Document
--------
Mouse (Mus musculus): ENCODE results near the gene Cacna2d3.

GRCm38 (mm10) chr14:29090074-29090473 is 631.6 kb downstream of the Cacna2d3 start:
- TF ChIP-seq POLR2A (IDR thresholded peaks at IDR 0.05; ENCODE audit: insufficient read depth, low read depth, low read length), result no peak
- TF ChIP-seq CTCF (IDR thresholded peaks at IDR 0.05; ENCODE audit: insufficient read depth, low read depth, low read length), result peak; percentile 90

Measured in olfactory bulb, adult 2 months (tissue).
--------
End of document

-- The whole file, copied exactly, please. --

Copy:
Mouse (Mus musculus): ENCODE results near the gene Cacna2d3.

GRCm38 (mm10) chr14:29090074-29090473 is 631.6 kb downstream of the Cacna2d3 start:
- TF ChIP-seq POLR2A (IDR thresholded peaks at IDR 0.05; ENCODE audit: insufficient read depth, low read depth, low read length), result no peak
- TF ChIP-seq CTCF (IDR thresholded peaks at IDR 0.05; ENCODE audit: insufficient read depth, low read depth, low read length), result peak; percentile 90

Measured in olfactory bulb, adult 2 months (tissue).